Firstly, you’ll need to determine what the FFIEC will audit. Next, you need to gather relevant information. This information includes BC plans, impact analyses, risk assessments, and other relevant information.

You’ll also need to identify subject matter experts. These individuals will participate in the audit and answer auditor questions. Additionally, identify areas for which no evidence is available. In this regard, you’ll need to explain why there’s no evidence available. Conversely, you can find usable alternative evidence.

Walking Through the Steps

Appendix A of Business Continuity Management contains 13 steps. These are the steps the auditors will take. They’re also helpful for preparing for an audit.

Step 1: Determine the Scope of the Audit 

First, you’ll want to gather various documents based on interviews with senior management. You’ll also want to collect information based on the identification of new threats and vulnerabilities.

Step 2: Assess Whether Senior Management Promotes Governance of BC 

For this step, you’ll need to consult with senior management. You must determine the role of senior management in BC. Also, you must assess how much they support your continuity initiative.

Step 3: Assess Whether Senior Management Performs Audits to Validate BC 

You want to review whether your organization has performed any BC audit activity. If so, you want to review the results of that activity.

Step 4: Evaluate Whether Senior Management Developed a Sustainable Business Impact Analysis

For this step, you’ll want to look for evidence of developing a business impact analysis. You’ll also want to determine whether the results are used to improve BC activities.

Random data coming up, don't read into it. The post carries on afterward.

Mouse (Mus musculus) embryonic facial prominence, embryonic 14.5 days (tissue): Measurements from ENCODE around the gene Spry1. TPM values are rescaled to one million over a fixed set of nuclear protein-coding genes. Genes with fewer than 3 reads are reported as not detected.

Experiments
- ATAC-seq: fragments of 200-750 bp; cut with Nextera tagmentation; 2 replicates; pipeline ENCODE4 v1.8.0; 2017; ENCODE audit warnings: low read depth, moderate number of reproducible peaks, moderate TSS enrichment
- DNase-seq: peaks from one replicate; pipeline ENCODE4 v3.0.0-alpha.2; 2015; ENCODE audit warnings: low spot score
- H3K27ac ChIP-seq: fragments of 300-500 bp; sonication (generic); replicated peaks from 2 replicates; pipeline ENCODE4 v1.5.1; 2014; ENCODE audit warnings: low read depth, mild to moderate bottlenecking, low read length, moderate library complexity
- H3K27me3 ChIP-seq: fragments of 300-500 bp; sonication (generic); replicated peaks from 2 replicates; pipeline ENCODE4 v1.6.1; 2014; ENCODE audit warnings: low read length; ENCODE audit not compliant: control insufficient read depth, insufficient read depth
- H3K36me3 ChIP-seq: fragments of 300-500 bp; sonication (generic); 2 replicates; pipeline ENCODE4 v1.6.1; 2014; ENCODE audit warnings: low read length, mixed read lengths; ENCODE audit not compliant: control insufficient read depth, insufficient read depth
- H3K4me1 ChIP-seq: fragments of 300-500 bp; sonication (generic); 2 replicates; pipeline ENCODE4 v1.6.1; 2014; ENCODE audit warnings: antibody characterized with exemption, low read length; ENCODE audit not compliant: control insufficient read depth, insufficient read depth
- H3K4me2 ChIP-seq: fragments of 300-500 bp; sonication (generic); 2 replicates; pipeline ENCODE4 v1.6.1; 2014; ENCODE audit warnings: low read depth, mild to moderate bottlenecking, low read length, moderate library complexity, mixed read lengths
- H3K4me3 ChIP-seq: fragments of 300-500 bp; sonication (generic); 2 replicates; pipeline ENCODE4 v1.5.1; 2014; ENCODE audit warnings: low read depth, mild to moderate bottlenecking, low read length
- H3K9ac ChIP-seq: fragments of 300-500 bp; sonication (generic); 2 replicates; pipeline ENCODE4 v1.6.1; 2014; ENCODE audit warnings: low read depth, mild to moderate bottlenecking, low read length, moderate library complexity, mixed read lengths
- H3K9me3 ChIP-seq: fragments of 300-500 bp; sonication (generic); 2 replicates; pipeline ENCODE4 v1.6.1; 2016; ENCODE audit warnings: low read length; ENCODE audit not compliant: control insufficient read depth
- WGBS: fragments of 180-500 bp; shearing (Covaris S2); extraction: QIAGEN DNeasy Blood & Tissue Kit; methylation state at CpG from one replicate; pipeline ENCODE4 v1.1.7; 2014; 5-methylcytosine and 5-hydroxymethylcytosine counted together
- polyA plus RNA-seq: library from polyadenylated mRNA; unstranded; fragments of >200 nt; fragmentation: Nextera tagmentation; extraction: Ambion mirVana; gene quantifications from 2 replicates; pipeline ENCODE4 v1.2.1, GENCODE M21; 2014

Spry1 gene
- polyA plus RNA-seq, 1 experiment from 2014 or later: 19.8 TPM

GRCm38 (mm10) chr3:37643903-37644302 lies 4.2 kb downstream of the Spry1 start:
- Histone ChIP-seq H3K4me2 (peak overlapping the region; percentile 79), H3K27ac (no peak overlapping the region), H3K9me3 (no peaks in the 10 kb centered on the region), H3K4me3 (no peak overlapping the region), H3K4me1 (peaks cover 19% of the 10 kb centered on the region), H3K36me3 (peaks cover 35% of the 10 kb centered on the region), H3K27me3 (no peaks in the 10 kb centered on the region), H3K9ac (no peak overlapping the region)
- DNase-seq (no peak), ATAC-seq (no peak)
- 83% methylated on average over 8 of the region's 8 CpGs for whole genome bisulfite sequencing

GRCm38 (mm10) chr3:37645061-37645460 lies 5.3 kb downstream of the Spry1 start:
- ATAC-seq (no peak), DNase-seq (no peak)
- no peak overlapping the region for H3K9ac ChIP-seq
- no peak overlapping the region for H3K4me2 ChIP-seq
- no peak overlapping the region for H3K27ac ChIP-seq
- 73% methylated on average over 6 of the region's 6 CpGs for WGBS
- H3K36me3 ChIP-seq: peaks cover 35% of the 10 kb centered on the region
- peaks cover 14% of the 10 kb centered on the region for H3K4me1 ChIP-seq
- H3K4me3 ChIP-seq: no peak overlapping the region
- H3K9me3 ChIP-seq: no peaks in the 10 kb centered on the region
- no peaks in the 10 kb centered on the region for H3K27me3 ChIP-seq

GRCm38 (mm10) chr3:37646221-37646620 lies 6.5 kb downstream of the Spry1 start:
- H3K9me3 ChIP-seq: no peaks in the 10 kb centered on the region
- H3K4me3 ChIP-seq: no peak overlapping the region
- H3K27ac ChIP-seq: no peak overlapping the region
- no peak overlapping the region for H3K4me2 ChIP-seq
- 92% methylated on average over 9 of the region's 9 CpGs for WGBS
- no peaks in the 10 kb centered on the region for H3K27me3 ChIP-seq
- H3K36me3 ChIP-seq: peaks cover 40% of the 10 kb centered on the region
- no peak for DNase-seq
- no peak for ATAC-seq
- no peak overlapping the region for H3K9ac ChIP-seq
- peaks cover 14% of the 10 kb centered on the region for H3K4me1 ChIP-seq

Step 5: Determine Whether Management Conducted a Risk Assessment 

Now, you want to look for evidence of a risk assessment to identify and mitigate potential risks. The risk assessment should evaluate possible threats and vulnerabilities.

Step 6: Evaluate Whether the Current Risk Management Strategy Promotes Resilience 

Here, you want to look for evidence of resilience. You also want to look for recoverability capabilities within your organization. These abilities may include multiple data centers, multiple offices, or cloud-based technology.

Step 7: Determine Your Organization’s BC Communications Protocols 

During this step, you’ll want to look for evidence of regular communication with other groups. These groups may include lawmakers and law enforcement. They can also include emergency responders as well as state and local agencies.

Step 8: Assess the Appropriateness of Organizational BC Activities 

Here, you want to look into the extensive details of your business continuity plan. It’s essential to make sure that they’re complete and account for a variety of possible events.

Step 9: Determine Training and Awareness Surrounding BC Activities 

Now, you want to look for evidence of training programs for emergency team members, employees, and senior management. You’ll also need to look for evidence of programs to inform employees about the BC program’s importance and their roles in this regard.

Step 10: Determine Whether Your Organization’s Exercise and Testing Program Satisfies Your BC Objectives 

At this stage, you want to examine evidence of exercise and testing activities. You’ll also want to assess post-exercise reports and proof. More importantly, you want to know if these activities result in improvements in your program.

Step 11: Determine if Management Continually Measures BC Program Effectiveness 

Now you want to assess whether management reviews and updates your BC program so that they’re consistent wi